Brexit: Welsh sheep farmers 'can ill afford to lose funding'

Farmers will see a near £100m shortfall in funding for Welsh agriculture
Farmers will see a near £100m shortfall in funding for Welsh agriculture

Welsh farmers 'can ill afford to lose funding' after the spending review appeared to show a £95m blackhole for the country's farming industry.

The National Sheep Association’s (NSA) Wales has urged Defra to provide an assurance of future financial support following last week’s announcement.

The 2021-2022 Welsh agricultural budget will be £242 million instead of £337 million - a cut of around 28 percent, Chancellor Rishi Sunak confirmed.

The review came just days after the three devolved governments of Wales, Scotland and NI wrote jointly to Defra Secretary George Eustice urging him to provide assurances that the budget for agriculture would be maintained.

And farmers are just weeks away from potential disruption to markets as the end of the transition period nears, alongside the upheaval that the pandemic has caused to the UK food supply chain.

NSA Wales Chair, Kate Hovers said the £95m funding shortfall made it 'very difficult' for Welsh farmers to see a 'way forward'.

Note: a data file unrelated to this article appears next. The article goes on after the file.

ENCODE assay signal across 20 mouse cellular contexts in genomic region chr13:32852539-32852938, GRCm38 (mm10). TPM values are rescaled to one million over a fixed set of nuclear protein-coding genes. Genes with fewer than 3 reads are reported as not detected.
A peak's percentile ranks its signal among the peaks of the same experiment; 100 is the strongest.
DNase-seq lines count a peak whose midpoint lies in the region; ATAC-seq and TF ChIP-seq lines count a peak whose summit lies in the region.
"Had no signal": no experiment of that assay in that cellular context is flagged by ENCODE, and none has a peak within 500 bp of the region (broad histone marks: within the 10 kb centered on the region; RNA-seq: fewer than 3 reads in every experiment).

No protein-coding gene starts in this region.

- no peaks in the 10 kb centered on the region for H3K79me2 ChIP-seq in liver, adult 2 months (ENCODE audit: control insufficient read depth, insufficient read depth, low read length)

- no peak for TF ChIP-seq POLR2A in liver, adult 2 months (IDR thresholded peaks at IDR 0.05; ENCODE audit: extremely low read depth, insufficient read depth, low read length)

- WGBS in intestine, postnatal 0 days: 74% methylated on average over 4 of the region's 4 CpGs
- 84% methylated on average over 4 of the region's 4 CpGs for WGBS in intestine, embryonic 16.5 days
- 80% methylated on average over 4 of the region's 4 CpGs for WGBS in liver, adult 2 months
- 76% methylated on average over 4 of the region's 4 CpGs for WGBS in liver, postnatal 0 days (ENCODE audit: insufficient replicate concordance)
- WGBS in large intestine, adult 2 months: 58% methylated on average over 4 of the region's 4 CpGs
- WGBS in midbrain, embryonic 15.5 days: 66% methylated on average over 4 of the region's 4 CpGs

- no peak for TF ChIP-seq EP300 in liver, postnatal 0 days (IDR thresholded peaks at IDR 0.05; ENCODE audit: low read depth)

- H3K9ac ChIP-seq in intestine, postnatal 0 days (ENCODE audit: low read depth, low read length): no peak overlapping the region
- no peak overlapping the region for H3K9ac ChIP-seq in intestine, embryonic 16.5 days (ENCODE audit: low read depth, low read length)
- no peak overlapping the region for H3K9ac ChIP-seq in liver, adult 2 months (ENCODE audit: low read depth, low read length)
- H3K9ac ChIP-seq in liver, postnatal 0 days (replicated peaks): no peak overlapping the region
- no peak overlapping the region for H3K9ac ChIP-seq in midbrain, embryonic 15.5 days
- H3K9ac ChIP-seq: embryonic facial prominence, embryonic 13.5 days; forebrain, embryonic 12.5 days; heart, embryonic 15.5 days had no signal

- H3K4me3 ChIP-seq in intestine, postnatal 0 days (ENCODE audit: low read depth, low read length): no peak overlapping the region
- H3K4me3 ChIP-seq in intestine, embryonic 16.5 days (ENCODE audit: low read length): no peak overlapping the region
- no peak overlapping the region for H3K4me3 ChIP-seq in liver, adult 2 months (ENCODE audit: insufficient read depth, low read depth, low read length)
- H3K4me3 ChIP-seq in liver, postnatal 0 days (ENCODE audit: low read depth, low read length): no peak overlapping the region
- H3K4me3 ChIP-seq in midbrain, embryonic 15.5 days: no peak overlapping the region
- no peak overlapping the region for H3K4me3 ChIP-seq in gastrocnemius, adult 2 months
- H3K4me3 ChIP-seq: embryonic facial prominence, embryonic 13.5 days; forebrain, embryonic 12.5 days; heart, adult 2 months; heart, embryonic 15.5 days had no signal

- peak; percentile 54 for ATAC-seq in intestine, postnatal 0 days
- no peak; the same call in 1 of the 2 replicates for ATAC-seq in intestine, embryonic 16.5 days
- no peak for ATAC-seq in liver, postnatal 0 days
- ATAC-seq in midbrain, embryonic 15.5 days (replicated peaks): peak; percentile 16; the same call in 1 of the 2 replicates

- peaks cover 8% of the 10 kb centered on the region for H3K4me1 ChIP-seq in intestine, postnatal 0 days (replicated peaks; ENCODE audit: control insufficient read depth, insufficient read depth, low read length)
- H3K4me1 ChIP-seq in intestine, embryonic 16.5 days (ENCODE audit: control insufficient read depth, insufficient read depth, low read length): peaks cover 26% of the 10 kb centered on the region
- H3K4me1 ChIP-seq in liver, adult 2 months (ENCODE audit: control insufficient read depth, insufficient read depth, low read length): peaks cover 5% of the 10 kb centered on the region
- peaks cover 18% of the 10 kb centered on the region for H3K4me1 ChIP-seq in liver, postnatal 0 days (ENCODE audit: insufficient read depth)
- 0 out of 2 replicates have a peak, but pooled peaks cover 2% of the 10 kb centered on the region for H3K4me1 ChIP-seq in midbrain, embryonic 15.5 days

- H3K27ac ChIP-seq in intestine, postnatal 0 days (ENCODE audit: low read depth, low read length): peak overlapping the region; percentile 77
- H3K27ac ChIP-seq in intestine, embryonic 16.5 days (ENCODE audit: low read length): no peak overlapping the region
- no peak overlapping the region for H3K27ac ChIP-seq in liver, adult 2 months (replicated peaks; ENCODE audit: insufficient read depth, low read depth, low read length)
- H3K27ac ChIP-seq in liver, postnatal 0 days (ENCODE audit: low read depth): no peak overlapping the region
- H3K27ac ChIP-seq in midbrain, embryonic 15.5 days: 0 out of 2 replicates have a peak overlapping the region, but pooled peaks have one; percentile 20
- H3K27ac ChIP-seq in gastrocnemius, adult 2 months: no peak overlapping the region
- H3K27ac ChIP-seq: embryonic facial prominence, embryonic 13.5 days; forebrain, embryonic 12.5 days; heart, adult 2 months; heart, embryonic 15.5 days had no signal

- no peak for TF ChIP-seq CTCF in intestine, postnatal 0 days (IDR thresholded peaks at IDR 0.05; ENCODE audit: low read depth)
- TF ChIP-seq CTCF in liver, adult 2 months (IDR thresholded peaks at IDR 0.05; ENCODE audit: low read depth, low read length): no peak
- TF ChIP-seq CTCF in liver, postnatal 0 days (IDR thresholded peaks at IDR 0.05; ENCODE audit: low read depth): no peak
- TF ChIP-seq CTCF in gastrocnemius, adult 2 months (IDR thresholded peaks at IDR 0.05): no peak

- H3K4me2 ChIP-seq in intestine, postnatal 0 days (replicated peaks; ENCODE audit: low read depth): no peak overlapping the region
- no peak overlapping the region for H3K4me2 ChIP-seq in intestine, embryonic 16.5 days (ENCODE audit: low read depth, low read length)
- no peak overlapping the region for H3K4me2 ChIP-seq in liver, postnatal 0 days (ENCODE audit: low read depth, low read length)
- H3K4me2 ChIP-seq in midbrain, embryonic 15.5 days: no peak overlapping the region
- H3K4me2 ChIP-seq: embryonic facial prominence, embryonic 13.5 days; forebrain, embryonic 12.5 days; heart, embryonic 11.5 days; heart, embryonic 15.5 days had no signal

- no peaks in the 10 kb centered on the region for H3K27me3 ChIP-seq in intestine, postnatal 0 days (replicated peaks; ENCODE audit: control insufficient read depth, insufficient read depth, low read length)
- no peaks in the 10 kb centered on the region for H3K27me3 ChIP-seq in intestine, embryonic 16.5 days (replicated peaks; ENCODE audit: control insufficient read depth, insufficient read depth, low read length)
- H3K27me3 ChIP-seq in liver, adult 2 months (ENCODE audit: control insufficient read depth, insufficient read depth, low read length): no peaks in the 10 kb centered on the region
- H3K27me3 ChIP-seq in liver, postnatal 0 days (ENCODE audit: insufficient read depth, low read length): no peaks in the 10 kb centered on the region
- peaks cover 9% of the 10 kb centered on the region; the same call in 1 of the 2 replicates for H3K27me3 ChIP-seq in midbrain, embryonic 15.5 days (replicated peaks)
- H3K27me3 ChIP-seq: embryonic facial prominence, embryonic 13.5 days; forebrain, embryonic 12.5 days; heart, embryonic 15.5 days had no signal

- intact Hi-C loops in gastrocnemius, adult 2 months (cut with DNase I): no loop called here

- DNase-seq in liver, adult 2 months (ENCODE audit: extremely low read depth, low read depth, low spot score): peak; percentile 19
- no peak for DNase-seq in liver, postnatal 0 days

“NSA Cymru understands Westminster are claiming the devolved nations will have this money from the EU but it is previously allocated money and not for future farm payment schemes," she added.

“We are constantly told to be resilient and plan for the future but when we have no control over the price of our end product and then suddenly see a reduction in promised funds, this makes it very difficult to see a way forward.”

It comes as NFU Cymru said the prospect of such a funding cut was a 'severe blow' to the industry’s future ambitions.

Wales' other agricultural union, the Farmers Union of Wales (FUW), called the news a 'Brexit betrayal' for the country's food producers.

Ms Hovers added: “This is a bitter pill to swallow as we have been consistently told that funding for Welsh farming would be maintained and protected following our departure from the EU."